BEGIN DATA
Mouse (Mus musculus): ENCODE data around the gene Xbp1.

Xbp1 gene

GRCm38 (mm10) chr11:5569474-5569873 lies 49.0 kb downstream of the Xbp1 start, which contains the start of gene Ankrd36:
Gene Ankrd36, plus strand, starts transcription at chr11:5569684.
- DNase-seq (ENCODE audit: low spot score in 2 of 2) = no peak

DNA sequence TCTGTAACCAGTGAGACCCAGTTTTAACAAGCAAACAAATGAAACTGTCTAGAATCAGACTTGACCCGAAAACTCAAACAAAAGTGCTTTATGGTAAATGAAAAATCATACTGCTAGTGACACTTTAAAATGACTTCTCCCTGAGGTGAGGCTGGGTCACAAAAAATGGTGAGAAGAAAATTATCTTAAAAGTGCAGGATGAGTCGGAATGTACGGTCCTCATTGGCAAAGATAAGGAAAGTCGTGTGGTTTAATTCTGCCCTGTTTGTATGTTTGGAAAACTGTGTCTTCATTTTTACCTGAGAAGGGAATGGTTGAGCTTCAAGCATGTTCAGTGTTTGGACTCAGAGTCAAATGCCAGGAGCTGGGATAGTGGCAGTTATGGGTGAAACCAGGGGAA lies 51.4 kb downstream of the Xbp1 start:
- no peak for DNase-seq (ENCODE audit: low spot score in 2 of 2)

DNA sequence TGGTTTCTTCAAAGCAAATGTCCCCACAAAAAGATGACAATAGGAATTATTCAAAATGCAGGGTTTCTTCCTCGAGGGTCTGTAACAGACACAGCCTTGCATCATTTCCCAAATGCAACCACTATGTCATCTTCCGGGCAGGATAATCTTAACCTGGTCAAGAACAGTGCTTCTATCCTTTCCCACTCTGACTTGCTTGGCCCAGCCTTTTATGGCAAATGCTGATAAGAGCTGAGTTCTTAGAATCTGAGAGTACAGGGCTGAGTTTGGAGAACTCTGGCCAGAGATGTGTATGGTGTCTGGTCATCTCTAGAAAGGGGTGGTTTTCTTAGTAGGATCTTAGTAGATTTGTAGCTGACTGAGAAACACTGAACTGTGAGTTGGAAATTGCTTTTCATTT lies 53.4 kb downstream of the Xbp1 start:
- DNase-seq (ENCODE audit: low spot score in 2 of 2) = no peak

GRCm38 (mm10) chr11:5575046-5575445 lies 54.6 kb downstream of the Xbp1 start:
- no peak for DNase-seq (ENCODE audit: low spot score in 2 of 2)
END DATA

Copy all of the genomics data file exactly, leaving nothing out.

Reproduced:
Mouse (Mus musculus): ENCODE data around the gene Xbp1.

Xbp1 gene

GRCm38 (mm10) chr11:5569474-5569873 lies 49.0 kb downstream of the Xbp1 start, which contains the start of gene Ankrd36:
Gene Ankrd36, plus strand, starts transcription at chr11:5569684.
- DNase-seq (ENCODE audit: low spot score in 2 of 2) = no peak

DNA sequence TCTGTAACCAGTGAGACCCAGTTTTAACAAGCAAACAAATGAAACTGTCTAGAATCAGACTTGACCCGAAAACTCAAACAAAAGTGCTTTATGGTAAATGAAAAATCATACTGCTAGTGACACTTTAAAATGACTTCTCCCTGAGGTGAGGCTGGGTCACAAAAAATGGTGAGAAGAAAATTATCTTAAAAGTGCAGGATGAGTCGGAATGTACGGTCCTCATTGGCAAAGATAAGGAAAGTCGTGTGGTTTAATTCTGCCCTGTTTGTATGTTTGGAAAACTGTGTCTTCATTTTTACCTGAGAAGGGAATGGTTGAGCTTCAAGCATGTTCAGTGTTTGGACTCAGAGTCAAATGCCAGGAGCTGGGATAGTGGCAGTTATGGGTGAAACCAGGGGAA lies 51.4 kb downstream of the Xbp1 start:
- no peak for DNase-seq (ENCODE audit: low spot score in 2 of 2)

DNA sequence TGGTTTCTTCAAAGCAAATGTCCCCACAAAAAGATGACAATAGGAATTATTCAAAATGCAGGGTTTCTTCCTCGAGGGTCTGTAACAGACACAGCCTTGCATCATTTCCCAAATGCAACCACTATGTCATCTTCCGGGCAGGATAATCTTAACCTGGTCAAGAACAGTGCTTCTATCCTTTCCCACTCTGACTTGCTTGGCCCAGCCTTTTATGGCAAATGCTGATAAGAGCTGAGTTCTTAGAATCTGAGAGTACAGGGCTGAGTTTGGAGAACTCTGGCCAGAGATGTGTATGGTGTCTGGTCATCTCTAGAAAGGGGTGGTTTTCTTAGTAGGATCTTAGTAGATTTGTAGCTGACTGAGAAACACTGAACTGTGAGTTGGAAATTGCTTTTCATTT lies 53.4 kb downstream of the Xbp1 start:
- DNase-seq (ENCODE audit: low spot score in 2 of 2) = no peak

GRCm38 (mm10) chr11:5575046-5575445 lies 54.6 kb downstream of the Xbp1 start:
- no peak for DNase-seq (ENCODE audit: low spot score in 2 of 2)